Skip to end of metadata
Go to start of metadata

Redirection Notice


IntelliJ IDEA allows you to import projects from Eclipse in two ways. If you do not need backwards compatibility, you typically instruct IntelliJ IDEA to create a new set of native project files. Otherwise, you can instruct IntelliJ IDEA to keep project files in sync so that you can work on the project from both environments.

1. Choose the Project to Import

Click Import Projectfrom the Quick Start window or select the File → Import Project item. Next, select the .classpath file or .project file to import and confirm.

A dialog box displays asking you to finalize the import of the project.

2. Choose the Type of Project to Import

IntelliJ IDEA can import projects in a variety of formats, including Eclipse, Maven, and Gradle. If IntelliJ IDEA cannot automatically recognize the format of the selected project, it asks you to indicate this:

3. Specify the name and location of the new project

Indicate the directory where the Eclipse projects can be found. Also, specify additional parameters such as where to create IntelliJ IDEA project files.

4. Specify the location of the project files to be created

You have two ways to indicate the location of the IntelliJ IDEA project files to be created. By default, IntelliJ IDEA suggests that you keep project files in the same Eclipse source directory. By clicking the ellipsis button, however, you can navigate to a different location. Choosing a different folder is ideal as it will not affect the Eclipse project in any way, and Eclipse users will not see IntelliJ IDEA project files.


Note: Keeping IntelliJ IDEA project files in a different location from the Eclipse project works well in a scenario where different team members share the same project but some use Eclipse and some use IntelliJ IDEA.

As an alternative, you can instruct IntelliJ IDEA to create a module file per each Eclipse project found, as specified in the .classpath file. The .classpath file indicates the list of the projects found in the directory.

5. Specify the desired format of the IntelliJ IDEA project file

Choose the format of the files for the IntelliJ IDEA project. The two possible options include the directory-based format (.idea, default) and the file-based format (.ipr).

6. Choose whether to keep IntelliJ IDEA and Eclipse Projects in Sync

The checkbox Link created IntelliJ IDEA modules to Eclipse project files automatically keeps the Eclipse projects and IntelliJ IDEA modules synchronized. By choosing this option, you enable a more collaborative scenario and ensure that your project can be opened and used at any time from both Eclipse and IntelliJ IDEA.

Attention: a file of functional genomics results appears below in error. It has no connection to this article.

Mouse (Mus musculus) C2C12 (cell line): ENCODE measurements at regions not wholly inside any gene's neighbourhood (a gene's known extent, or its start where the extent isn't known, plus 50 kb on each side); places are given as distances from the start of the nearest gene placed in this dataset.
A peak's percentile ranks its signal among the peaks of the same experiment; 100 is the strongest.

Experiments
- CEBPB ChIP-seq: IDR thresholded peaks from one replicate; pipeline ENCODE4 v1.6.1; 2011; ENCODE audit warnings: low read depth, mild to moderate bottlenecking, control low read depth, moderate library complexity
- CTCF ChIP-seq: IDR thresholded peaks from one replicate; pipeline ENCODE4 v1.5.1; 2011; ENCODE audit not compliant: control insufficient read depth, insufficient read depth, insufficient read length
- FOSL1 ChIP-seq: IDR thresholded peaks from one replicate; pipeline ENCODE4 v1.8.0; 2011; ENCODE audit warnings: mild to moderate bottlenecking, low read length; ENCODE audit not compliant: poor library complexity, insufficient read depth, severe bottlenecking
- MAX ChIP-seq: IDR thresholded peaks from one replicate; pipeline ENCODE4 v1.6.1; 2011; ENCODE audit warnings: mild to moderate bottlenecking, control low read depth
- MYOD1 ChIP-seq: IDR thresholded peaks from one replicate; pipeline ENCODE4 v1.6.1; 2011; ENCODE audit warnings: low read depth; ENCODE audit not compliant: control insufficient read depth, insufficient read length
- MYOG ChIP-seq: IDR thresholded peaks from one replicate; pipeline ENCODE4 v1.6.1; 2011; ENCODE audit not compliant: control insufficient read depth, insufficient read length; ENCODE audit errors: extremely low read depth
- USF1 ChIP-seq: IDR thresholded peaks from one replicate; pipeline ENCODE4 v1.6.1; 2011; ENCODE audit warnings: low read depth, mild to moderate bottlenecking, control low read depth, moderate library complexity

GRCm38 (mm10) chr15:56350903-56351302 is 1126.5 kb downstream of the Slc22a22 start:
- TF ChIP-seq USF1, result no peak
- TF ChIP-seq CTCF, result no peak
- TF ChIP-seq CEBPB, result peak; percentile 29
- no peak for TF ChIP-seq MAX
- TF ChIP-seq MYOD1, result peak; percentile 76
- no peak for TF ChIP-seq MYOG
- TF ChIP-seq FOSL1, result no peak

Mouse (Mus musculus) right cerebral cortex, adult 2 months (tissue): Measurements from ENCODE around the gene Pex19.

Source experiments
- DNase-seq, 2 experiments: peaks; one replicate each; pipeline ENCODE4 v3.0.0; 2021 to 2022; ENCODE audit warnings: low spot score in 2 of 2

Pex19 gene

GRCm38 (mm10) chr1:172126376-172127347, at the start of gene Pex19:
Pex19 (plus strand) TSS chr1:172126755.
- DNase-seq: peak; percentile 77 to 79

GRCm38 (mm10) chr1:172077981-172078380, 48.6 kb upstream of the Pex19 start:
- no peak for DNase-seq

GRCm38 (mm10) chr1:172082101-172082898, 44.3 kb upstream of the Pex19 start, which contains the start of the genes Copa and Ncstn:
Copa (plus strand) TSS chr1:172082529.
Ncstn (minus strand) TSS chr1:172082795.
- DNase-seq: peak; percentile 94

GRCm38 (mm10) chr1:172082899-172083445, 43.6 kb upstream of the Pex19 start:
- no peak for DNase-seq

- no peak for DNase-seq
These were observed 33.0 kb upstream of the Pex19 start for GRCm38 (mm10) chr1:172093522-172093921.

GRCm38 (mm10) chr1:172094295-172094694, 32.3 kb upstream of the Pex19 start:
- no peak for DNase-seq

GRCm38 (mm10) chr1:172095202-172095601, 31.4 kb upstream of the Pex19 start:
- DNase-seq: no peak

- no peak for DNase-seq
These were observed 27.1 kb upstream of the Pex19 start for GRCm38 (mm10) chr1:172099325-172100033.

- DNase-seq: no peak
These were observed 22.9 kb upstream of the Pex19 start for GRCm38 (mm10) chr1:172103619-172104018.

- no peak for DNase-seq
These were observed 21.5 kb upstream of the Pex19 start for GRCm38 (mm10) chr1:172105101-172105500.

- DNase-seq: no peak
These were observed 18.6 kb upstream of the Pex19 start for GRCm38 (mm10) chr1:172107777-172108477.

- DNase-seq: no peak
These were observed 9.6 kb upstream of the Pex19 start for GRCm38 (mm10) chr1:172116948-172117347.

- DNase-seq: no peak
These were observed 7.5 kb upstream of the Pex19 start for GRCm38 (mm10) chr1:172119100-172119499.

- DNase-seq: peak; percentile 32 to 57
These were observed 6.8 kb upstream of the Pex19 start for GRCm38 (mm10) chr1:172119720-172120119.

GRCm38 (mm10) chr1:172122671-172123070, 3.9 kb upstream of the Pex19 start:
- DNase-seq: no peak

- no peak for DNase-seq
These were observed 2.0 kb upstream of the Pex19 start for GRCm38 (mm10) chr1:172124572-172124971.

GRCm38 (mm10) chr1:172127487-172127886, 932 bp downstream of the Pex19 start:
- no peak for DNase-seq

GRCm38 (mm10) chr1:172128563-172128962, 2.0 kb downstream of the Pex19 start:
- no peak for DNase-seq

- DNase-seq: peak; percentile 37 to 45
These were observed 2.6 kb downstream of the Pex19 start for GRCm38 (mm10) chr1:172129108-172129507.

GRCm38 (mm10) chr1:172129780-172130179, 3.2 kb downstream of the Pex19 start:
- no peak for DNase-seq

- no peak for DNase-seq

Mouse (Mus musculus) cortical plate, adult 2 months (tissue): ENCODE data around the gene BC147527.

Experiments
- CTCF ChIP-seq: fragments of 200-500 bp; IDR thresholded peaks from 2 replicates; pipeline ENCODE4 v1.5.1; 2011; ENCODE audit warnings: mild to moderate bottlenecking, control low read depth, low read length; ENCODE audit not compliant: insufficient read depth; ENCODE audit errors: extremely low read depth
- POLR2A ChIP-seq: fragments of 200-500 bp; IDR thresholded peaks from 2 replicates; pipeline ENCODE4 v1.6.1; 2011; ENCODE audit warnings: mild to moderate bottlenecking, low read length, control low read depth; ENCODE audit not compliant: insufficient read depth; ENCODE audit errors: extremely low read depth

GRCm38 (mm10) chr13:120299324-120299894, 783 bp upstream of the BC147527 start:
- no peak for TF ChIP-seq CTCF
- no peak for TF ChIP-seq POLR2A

If you choose to keep projects in sync, then IntelliJ IDEA will store any project model information right in the .classpath files. This way, all changes made to the project structure (e.g. new libraries or a change in the source root) are propagated to Eclipse users as well. Likewise, any changes made to the project from within Eclipse will be applied to the IDEA project model on VCS updates.
If IntelliJ IDEA fails to store some options in the .classpath files, it will create an .eml file to track such changes. This means, of course, that these options won't be propagated to Eclipse users.


Note: Ultimately, the only difference when using synced projects is that IntelliJ IDEA creates an additional IML file. If you manage to save IML files in a folder other than the Eclipse folder, then Eclipse users will keep on seeing their original project unchanged, while IntelliJ IDEA users will have a fully functional project as well. Furthermore, if you have a VCS configured, IntelliJ IDEA allows you to ignore some files. In particular, you can add IML files to the list so that IML files will stay away of Eclipse users even across the use of VCS.

7. Choose the project to import

Next, choose the particular projects in the selected Eclipse workspace that you want to import into the new IntelliJ IDEA project.

8. Select the Java SDK and Android SDK

Choose the Java SDK and Android SDK that all modules will use by default.

As a result, you now have a fully IntelliJ-IDEA-enabled project built on top of your existing Eclipse project.


Note: If you use Maven, you can directly open a pom.xml file to have IntelliJ IDEA import all dependencies, download the libraries if needed, and complete the setup.

  • No labels